Electricity: The Solar Alternative
Energy is required for both urban and rural needs, and for economic development. Energy generation and utilisation can cause a wide range of serious problems if not handled properly. Therefore, energy users and producers share the responsibility to understand the source of energy we are dealing with, use it wisely, safely, effectively and efficiently.
Traditionally we relied primarily on fossil fuel to generate electricity. Our energy problems which accumulated over the last 100 or so years require new thinking. We must never cease in the attempt to develop clean sources of energy, and to remember that our squandering of existing non-renewable sources is only going to cause problems for future generations. Renewable energy sources such as solar photovoltaic and wind are becoming more important than ever due to increasing electrical energy demand, dwindling fossil and biomass supplies, increasing pollution levels in the environment and associated global warming effects.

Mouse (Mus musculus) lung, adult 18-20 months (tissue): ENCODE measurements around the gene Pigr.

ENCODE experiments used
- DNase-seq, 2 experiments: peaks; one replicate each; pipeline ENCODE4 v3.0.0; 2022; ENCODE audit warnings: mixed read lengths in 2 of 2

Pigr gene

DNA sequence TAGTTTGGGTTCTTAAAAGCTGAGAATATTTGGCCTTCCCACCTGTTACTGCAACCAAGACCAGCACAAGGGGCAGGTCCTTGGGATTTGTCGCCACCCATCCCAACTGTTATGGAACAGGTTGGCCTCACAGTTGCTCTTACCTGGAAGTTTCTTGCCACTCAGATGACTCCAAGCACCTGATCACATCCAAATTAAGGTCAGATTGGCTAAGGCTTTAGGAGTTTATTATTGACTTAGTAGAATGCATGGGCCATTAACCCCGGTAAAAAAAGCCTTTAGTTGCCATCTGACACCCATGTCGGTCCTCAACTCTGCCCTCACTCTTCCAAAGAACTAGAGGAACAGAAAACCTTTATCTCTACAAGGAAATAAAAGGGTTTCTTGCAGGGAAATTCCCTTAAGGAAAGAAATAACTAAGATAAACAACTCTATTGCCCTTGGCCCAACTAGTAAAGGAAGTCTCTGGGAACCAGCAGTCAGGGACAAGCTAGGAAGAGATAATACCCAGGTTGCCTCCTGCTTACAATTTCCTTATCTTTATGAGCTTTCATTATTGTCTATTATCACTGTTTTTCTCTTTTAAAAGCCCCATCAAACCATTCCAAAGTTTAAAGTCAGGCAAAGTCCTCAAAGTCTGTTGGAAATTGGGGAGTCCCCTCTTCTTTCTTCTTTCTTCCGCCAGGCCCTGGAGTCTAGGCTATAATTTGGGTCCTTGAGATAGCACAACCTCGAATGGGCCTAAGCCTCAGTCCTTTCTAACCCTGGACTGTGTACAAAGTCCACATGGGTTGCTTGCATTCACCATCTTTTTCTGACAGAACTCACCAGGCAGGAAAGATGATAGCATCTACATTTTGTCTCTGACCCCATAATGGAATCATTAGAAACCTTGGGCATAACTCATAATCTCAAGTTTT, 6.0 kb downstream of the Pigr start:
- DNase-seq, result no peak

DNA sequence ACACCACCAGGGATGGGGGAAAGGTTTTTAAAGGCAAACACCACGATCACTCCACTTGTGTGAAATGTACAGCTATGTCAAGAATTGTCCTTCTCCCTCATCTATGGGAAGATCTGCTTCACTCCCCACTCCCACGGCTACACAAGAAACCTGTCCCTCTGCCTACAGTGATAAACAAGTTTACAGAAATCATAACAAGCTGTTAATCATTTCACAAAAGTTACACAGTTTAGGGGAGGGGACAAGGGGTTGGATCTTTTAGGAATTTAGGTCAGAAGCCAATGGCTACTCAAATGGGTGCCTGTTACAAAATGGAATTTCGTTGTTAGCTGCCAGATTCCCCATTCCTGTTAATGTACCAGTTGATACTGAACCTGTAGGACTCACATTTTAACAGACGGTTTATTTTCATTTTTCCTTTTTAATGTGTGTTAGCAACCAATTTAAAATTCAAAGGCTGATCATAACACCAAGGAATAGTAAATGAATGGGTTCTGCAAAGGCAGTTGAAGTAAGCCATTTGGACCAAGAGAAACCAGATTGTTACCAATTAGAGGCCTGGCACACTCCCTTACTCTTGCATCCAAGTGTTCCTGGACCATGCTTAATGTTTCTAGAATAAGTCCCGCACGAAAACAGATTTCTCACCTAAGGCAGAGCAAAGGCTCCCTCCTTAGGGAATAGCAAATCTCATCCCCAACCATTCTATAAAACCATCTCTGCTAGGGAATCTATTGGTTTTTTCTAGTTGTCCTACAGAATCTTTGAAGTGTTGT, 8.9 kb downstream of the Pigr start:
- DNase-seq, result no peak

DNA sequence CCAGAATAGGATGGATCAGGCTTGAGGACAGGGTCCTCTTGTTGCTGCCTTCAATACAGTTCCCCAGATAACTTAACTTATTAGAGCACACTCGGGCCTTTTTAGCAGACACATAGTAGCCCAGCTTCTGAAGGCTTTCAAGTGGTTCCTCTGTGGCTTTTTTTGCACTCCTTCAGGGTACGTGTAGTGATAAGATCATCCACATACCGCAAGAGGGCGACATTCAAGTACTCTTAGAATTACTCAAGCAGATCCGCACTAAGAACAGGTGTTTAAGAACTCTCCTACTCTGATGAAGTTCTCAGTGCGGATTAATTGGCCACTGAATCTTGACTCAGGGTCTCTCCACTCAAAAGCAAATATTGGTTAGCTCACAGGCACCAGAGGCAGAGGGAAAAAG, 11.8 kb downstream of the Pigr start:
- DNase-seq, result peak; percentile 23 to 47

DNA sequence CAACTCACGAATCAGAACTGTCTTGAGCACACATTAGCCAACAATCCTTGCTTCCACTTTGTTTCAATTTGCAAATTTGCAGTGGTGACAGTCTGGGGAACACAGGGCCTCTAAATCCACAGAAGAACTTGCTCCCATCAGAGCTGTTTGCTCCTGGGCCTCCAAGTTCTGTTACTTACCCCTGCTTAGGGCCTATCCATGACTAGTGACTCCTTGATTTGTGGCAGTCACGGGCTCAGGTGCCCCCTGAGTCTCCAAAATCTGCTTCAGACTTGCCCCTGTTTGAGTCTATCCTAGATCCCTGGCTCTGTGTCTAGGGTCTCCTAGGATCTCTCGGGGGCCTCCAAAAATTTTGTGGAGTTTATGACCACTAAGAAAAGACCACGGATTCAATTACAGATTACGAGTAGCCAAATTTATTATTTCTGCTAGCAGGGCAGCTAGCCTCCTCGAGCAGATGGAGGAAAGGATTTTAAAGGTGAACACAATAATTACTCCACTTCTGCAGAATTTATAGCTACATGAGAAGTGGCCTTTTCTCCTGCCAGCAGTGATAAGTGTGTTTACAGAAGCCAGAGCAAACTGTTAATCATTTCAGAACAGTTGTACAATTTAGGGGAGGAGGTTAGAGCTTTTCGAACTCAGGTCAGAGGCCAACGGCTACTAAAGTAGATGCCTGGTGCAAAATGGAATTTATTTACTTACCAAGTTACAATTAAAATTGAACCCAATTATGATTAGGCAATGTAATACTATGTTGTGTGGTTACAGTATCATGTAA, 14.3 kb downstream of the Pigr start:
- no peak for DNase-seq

Photovoltaic (solar power) is more than another energy source. It’s an energy source that can reduce our reliance on depleting fossil fuel sources (such as coal and gas), reduce our electricity bills, help revitalize sluggish local economies, and reduce pollution levels in the atmosphere. There are many other technical benefits of using photovoltaic in the electricity network such as voltage support and improved distribution efficiency.
With the elimination of Feed-in-Tariff for photovoltaic (PV) systems, businesses may find that installing a PV system will save them thousands of dollars every year. Several studies showed that the return on investment (ROI) is better than 20% in most cases. For example, a 30 kW solar system will generate in its lifetime over 1 million kWh, including degradation over 25 years. This electricity if purchased from the grid would cost over $250,000 at today’s prices. The cost of the PV system is currently under $50,000 giving at least 20% (ROI). In most cases the payback period is less than 5 years. Allowing tax depreciation on the solar equipment will further reduce the payback period.
The solar system not only replaces electricity imported from the grid, but also can contribute to reducing the maximum demand. A 30 kW solar PV system is an excellent investment for businesses using at least 135 kWh/day during peak demand. A 10 kW system is most suitable for a daily load 45 kWh.